|Fisher, Daniel - Ken|
Submitted to: National Information Management and Support System
Publication Type: Other
Publication Acceptance Date: 6/28/2007
Publication Date: 7/5/2007
Publication URL: http://nimss.umd.edu/homepages/home.cfm?trackID=4575
Citation: Sassenrath, G.F., Fisher, D.K., Thomson, S.J. 2007. Annual Report 2007 Multi-state research project on "Irrigation Management for Humid and Sub-Humid Areas" S1018.. National Information Management and Support System. http://nimss.umd.edu/homepages/home.cfm?trackID=4575 Interpretive Summary: The Multi-state research project on “Irrigation Management for Humid and Sub-Humid Areas” is a consortium of University, Extension, and Federal scientists working to address water management issues, primarily in the Southeastern US. The scientists meet annual to present research results, discuss collaborative research projects, and develop plans for future research programs. This report summarizes the research conducted by ARS scientists in the Application and Production Technology Research Unit in Stoneville, MS during 2007. The research team addressed three of the four project objectives, specifically: 1. improve automation, control, and distribution technology to increase irrigation efficiency; 2. improve irrigation scheduling methods and the knowledge/application base associated with crop coefficients, reference evapotranspiration predictions, precipitation forecasting, and field-based sensor systems as they relate to plant water use; and 4. enhance the transfer of irrigation technologies and management alternatives emphasizing economic and environmental benefits. Results from the research team will enhance production practices and improve profitability. The automated soil moisture instrumentation developed by the group will allow researchers and producers to continuously monitor soil moisture for less than half the cost of traditional monitoring systems. The accurate crop coefficients derived from weighing lysimeters will significantly improve irrigation scheduling guidelines through more accurate model coefficients. Conservation systems may store more water in the soil, limiting the need for supplemental irrigation and improving the economic return on investment.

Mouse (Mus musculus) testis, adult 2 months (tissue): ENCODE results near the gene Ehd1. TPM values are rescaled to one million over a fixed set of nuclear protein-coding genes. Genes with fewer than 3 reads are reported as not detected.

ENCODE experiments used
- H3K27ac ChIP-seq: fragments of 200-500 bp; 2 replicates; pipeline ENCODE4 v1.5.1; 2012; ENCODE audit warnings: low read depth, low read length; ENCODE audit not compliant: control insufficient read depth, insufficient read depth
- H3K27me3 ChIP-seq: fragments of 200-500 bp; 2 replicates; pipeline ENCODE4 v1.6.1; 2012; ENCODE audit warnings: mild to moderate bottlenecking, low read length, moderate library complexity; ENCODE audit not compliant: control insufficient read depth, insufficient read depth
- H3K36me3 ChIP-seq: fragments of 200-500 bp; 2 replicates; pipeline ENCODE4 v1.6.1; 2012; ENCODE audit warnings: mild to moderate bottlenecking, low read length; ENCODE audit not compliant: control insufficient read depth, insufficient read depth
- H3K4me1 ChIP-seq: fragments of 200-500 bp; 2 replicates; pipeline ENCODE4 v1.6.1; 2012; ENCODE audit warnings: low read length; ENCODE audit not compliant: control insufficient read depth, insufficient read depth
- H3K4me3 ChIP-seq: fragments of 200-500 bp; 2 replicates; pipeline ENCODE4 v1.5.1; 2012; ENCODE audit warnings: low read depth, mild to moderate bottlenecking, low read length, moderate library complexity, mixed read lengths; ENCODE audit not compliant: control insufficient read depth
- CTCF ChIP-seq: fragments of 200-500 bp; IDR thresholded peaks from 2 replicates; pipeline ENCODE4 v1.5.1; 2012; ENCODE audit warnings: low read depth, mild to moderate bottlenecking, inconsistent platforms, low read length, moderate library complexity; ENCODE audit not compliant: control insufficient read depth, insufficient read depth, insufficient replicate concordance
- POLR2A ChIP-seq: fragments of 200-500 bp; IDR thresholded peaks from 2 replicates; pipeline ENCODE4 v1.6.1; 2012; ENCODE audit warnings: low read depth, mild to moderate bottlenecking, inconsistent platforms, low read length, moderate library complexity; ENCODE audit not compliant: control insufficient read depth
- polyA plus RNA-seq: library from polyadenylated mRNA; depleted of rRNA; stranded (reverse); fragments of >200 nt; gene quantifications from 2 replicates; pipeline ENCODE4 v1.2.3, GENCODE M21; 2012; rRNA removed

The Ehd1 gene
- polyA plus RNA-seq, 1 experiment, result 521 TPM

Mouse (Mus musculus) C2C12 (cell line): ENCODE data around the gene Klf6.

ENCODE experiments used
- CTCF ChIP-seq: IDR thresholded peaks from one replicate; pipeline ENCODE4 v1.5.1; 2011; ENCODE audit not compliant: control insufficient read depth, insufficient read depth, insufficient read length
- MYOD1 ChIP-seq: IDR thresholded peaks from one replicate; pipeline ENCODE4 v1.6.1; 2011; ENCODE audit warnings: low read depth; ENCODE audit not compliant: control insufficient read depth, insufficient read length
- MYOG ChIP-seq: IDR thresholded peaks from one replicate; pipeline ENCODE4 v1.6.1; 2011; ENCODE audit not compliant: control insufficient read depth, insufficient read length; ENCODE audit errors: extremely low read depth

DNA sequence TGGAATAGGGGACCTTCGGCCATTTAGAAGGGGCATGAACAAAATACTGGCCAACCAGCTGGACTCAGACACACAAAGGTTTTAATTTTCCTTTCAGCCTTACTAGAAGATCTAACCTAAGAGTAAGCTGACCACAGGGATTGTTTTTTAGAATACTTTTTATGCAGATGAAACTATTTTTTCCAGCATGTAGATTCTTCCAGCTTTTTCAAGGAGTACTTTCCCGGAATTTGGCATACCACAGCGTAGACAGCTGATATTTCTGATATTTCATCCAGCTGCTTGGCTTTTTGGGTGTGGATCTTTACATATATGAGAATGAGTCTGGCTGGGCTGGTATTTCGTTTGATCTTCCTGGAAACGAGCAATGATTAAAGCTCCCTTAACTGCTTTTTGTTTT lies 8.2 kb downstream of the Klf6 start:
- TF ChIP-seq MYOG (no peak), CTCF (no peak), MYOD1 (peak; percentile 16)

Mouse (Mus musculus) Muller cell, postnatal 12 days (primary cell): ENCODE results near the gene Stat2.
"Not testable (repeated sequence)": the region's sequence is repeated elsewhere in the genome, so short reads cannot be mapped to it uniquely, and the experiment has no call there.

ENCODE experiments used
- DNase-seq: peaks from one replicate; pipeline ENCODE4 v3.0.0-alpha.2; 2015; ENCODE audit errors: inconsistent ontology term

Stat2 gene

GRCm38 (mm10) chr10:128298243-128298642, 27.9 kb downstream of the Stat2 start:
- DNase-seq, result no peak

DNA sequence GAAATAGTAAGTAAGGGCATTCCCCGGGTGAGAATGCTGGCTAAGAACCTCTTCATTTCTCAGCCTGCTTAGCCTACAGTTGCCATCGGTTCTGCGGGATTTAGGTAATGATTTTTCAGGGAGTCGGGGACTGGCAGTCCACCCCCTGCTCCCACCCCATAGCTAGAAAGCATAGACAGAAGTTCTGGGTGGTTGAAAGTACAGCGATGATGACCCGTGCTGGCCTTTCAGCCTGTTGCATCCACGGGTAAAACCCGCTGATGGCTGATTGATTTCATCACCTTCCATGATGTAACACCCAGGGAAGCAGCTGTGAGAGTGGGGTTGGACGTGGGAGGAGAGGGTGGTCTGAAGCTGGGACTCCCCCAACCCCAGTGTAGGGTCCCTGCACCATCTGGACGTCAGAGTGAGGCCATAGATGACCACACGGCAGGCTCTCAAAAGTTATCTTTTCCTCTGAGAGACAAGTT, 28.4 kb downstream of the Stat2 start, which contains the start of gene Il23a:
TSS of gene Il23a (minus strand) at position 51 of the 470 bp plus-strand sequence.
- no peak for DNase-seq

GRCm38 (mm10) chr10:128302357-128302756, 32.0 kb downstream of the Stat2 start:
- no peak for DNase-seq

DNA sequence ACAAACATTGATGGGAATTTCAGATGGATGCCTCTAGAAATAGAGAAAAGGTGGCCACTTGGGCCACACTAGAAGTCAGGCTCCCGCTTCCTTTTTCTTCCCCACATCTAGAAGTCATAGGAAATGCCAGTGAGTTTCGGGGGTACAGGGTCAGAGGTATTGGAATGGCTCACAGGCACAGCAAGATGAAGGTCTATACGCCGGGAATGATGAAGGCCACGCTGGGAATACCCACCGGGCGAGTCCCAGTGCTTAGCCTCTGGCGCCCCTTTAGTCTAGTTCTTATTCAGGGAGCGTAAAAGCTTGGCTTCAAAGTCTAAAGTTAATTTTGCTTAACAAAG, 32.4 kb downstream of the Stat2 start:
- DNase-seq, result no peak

Technical Abstract: This report summarizes the annual results from scientists at the Application and Production Technology Research Unit in Stoneville, as members of the multi-state research project on irrigation and water management S1018. The multi-state research project has four key objectives, three of which the Stoneville research team is working on. Irrigation efficiency will be improved through the use of accurate measurements of soil moisture status. The researchers have developed an inexpensive data collection instrument that automatically collects and records data from soil-moisture sensors in crop fields. The instrument continuously monitors soil moisture status, and allows researchers and producers to easily assess soil moisture conditions for making irrigation decisions. Irrigation scheduling methods are improved through more accurate information on crop water use. Using weighing lysimeters, the researchers measured reference and crop evapotranspiration for development of accurate crop coefficients. These are used in models predicting crop water use, and will greatly improve the accuracy of irrigation scheduling guidelines. Further enhancements to irrigation scheduling will be possibly through the use of measurement tools to determine crop water potential. Economic and environmental benefits of improved irrigation technologies and management alternatives are exploring the use of cover crops to better manage soil water in-season.